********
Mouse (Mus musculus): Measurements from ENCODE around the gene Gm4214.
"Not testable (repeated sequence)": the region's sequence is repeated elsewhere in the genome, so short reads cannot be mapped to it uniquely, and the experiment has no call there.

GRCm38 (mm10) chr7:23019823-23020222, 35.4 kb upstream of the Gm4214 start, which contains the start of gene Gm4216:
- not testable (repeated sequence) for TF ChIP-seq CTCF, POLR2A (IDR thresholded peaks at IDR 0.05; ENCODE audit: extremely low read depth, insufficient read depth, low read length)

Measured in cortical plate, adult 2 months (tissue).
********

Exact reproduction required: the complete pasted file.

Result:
Mouse (Mus musculus): Measurements from ENCODE around the gene Gm4214.
"Not testable (repeated sequence)": the region's sequence is repeated elsewhere in the genome, so short reads cannot be mapped to it uniquely, and the experiment has no call there.

GRCm38 (mm10) chr7:23019823-23020222, 35.4 kb upstream of the Gm4214 start, which contains the start of gene Gm4216:
- not testable (repeated sequence) for TF ChIP-seq CTCF, POLR2A (IDR thresholded peaks at IDR 0.05; ENCODE audit: extremely low read depth, insufficient read depth, low read length)

Measured in cortical plate, adult 2 months (tissue).